Las Vegas Sun

October 16, 2017

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Legislature’s actions will bring higher fees for many Nevadans


Sam Morris

Gov. Jim Gibbons speaks with the media after what he described as a “cordial” meeting with Republican leaders to discuss differences during the third day of the special legislative session Thursday, Feb. 25, 2010, in Carson City.

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Legislative leaders said Nevadans will feel the pain -- including in their pocketbooks -- of the decisions they made to close the budget shortfall.

Those convicted of minor crimes will have to pay an additional $5. Visits to state parks will cost more, as will mining claims. Lobbyists will be assessed more at the 2011 session to raise an extra $100,000.

The Legislature, which adjourned at 2:16 a.m. this morning, tacked on fees to help fill the $887 million deficit facing the state.

The Gaming Control Board will raise the rate it charges for investigating new applicants, from $80 an hour to $135 an hour. Gov. Jim Gibbons had suggested the elimination of 31 positions at the board, but the fee increase will restore 24 of those positions.

Boxing promoters will be able to assess an admission tax of 6 percent, up from the current 4 percent. Banks filing to foreclose on a home will pay an extra $150.

Those seeking to gain vital records from the state for such things as births, deaths and marriages will have to pay more. The exact amount hasn't been determined but the state Health Division has to bring in an additional $368,000 from the higher fees.

Assembly Bill 6, which reduces spending by state agencies and increases some fees, passed the Assembly 34-8 with Republican members opposing the measure. It cleared the Senate 20-1 with Bob Coffin voting no. He favored increasing taxes to offset reductions in government programs.

The Secretary of State's office will increase some of its filing fees. For example, the charge will go up from $75 to $100 for filing a notice of withdrawal from the state by a foreign corporation, for filing articles of dissolution of a domestic or foreign company and for withdrawal of a limited liability partnership.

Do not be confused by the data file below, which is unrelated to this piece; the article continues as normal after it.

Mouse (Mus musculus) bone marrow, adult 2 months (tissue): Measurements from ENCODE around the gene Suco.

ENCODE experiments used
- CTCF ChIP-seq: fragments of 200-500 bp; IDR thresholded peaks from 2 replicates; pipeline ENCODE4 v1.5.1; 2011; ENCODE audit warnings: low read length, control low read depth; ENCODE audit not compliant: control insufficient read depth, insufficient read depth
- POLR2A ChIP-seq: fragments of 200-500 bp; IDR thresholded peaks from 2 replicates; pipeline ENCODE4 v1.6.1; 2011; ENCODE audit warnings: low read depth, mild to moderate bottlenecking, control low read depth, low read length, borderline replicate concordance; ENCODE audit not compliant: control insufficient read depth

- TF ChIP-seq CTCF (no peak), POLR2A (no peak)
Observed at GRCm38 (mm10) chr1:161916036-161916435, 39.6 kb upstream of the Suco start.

The fee for filing as a sales representative with the Secretary of State goes from $110 to $125. There are also a number of fee increases, ranging from $25 to $40, for various transactions involving the Secretary of State's office.

The Legislature also imposed an amnesty from July 1 to Oct. 1 to allow delinquent taxpayers to bring their unpaid taxes to the state Department of Taxation without penalty or interest. It is hoped there will be a return of more than $10 million.

The state Division of Insurance has been directed to start a desk audit program to make sure all the insurance premium taxes have been paid. There may bring in an extra $10 million.

One of the biggest debates in the Senate, over AB 6, came on taking more from offenders to help support coffee shops, gymnasiums and part of the cost for correctional officers' salaries for visitation posts.

Sen. Maggie Carlton, D-Las Vegas, objected to the money being used for salaries of correctional officers, calling it a step toward a "debtor's prison." She and some other senators complained that if there was not enough money that visiting by families could be curtailed.

The bill permits the prison to impose a fee on the purchase by inmates of a cell phone or other electronic devises.

Sen. John Lee, D-North Las Vegas, said this was "immoral" and would hurt young families and prevent children from seeing their father or mother in prison.

The Legislative Commission will have a chance to examine this policy before the prison puts it into effect.

Those with mining claims will be hit with higher fees. A miner holding 11-199 claims will pay an extra $70 for each. For those with 200 to 1,299, the added fee will be $85 each. And for those miners with more than 1,300 claims, the tab will be $195 each. This increase will expire on June 30, 2011.

Visit to parks is expected to increase by $1 or $2.

Those convicted of offenses in municipal or justice courts will be hit with an extra $5 assessment.

The Legislature also took aim at the lobbyists. There were 600 paid lobbyists and 300 unpaid representatives at the 2009 regular legislative session. The unpaid lobbyist coughed up $20 while the paid got hit an average registration fee of $100.

Lorne Malkiewich, director of the Legislative Counsel Bureau, said the new registration fees will be set this fall by the Legislative Commission to collect an extra $100,000. He doesn't want to increase the amount for unpaid lobbyist. But there could be an increase of up to $160 for paid advocates.

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